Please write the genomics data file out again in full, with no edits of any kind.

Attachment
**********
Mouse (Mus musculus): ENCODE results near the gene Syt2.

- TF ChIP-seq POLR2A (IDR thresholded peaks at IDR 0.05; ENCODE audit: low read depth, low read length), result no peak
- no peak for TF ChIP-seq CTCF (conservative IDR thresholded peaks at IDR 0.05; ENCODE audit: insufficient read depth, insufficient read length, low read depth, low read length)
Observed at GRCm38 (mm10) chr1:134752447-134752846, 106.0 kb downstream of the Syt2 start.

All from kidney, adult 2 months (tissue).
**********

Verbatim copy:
Mouse (Mus musculus): ENCODE results near the gene Syt2.

- TF ChIP-seq POLR2A (IDR thresholded peaks at IDR 0.05; ENCODE audit: low read depth, low read length), result no peak
- no peak for TF ChIP-seq CTCF (conservative IDR thresholded peaks at IDR 0.05; ENCODE audit: insufficient read depth, insufficient read length, low read depth, low read length)
Observed at GRCm38 (mm10) chr1:134752447-134752846, 106.0 kb downstream of the Syt2 start.

All from kidney, adult 2 months (tissue).